Like many writers and comedians, I often seem to use my wife as scapegoat in my blog posts. In fact, my wife is a wonderful person. Life would be miserable without her. But she’s also a good sport, which is why I get by with some of the not-always-complimentary pictures I paint of her in my personal stories. This week’s post is different–I didn’t pick on her. Enjoy. Thanks for stopping by.
I love you. I love you, too.
Ah, yes, the words spoken in most every conversation between two mutually infatuated people. All through the courting process, the affectionate proclamation is repeated––sometimes to excess. Then the couple ties the knot. They’re overjoyed and look forward to their new life as one. A few years later, the realities of marriage sink in. You know, the added responsibilities of mortgage and auto loans, utilities, and kids; layoffs, dental bills, and prom dresses. Face it, even if garnished (or tarnished) by affluence, every marriage suffers through hard times. Suddenly the passion dulls. The loving couple’s minds become numbed by monthly payments and routine. They find themselves asking, “How did we get here? What can we do to remind ourselves of the reasons we united in the first place?”
Marriage Counselors prefer you visit them to resolve any misguided or forgotten affections. To be perfectly fair, those enthusiastic professionals can provide valuable assistance towards refreshing loving memories. Besides, they also deserve an opportunity to make a living, right? But I’ve been there and done that, and I can verify that those well-meaning arbitrators merely provide couples a place to start. Counselors do not have all the answers.
So, who does?
Married couples do. They are the individuals who, at one time, found their partner’s appeal beyond compare. Except for a few wrinkles, perhaps an expanding midsection, maybe one or two bad habits, and an outcropping of unruly hair––where hair was never supposed to grow––deep down, the lovebirds when the joyride began still remain. Just have to let ’em out of their cages.
Remember the letters written to each other while dating? The notes that gushed with romantic overtones and enticing questions that oozed from every page?
What, no love letters you say? Uh-oh! That could be the rub. The heart of the problem. The root cause for the decline in your love connection.
Some might retaliate, “But phoning each other was so much easier.”
Yes, and hours could be spent on the line exchanging amorous coos that, unless conversations were taped––which, at the time, may have been perceived as either extremely weird or offensive––have obviously gone astray. No affectionate dialogue can be reviewed. There’s no record to refer to. No history to remind couples of the giddy innocence that sustained their progressing relationship.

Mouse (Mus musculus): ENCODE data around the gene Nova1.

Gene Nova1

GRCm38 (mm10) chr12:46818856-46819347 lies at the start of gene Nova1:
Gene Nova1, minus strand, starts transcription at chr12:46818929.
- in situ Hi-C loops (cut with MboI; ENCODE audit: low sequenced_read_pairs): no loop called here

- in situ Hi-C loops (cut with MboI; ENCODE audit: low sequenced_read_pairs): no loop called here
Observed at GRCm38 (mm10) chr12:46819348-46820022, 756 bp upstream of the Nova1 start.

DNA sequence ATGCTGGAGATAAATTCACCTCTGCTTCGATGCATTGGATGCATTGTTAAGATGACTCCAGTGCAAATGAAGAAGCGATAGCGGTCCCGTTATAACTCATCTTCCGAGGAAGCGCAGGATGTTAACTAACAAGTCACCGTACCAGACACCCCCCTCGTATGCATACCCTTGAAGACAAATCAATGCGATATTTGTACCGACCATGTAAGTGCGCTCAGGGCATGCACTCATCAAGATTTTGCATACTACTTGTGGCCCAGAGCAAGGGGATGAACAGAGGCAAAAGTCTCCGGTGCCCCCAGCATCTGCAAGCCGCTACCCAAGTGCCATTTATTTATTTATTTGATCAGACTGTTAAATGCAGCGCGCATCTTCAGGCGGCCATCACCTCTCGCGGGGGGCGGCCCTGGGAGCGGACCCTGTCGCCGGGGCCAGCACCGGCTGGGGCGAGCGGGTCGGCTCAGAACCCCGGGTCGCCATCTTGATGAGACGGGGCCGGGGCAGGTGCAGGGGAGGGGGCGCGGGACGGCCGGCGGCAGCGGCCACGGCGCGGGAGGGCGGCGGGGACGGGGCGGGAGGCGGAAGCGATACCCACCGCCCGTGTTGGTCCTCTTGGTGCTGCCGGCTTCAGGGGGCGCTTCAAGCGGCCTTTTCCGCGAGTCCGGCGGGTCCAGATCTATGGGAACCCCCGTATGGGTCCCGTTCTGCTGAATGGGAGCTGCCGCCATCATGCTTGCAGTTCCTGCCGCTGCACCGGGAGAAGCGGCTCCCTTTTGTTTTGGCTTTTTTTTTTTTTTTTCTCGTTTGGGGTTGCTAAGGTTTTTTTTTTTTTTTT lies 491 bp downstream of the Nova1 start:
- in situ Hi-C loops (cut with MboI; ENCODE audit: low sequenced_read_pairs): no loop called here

Fortunately, the love of my life resided in a long-distance-dialing zone. When it came to added charges on the monthly phone bill, our fathers were stingy. Sure, my sweetie and I called one another, but writing and the U.S. Postal Service remained our primary communications link. At least once a week, our eagerly anticipated messages crisscrossed through the mail. Love talk we savored…and then packed in a box.
On a recent excursion to the storage area, my wife and I resurrected those handwritten letters. Forty-five years of nuptial togetherness had passed. We’d moved over a half-dozen times––once to a different state, then back again. Yet, the collection had survived.
Because my wife and I were engrossed in a major cleaning project–– and HBO didn’t have anything worth watching that evening––we decided it would be great fun to read the letters again. It was a great choice.
Suppertime came and went. The dishes were washed and put away. My honey and I snuggled on the couch and anticipated our journey into yesteryear. After opening the box, we divvied the missives, then read each other’s correspondence––just as we’d done when the news was fresh. Afterward, we swapped and began examining our own revelations. Sure enough, we were silly, amazingly profound on occasion, but always longing for one another and in love.
The notes relayed such tidbits as current events in our lives, what we planned for the next time we’d be together, plus a gaze into the future when together would mean more than just weekends and holidays.
As we perused the letters, my wife and I smiled and laughed at our commentaries––moments in time that reflected who we were, and who we hoped to become. We marveled at the accuracy of some predictions and the folly in others. I was such a gear-head back then. Now, I write and couldn’t care less about the automobile. My wife seemed so naïve. But she has proven to be the strength in our family. Our lives have changed in many ways, except for the most important aspect––we remain together and in love.
Were my sweetheart and I giddy? You bet. After reading our love talk once more, I’m proud to say we still can be. But as we finished reminiscing, I wondered about our kids, and about other couples their age and younger. How did they convey affectionate thoughts? The only picture that came to mind was a telephone receiver plugged into their ears. The image saddened me.
With the advent of smart phones, long-distance plans, e-mail, and texting, I fear that lovers within our high-paced, high-tech society will neither compose nor retain a chronicle like the one my wife and I compiled. I hope I’m wrong. But with time and convenience ranking as priorities, I doubt it.
And so, I empathize with younger married folk, who––as time marches on and their lifestyles change––do not have an anthology similar to my sweetheart’s and mine. They’ll never know what they are missing. They’ll never experience how rejuvenating old love talk can be.
P.S. Yes, that’s a homemade envelope in the photo, one of many I made until the USPS tired of my creativity. Something about the image making the address too hard to read. Go figure!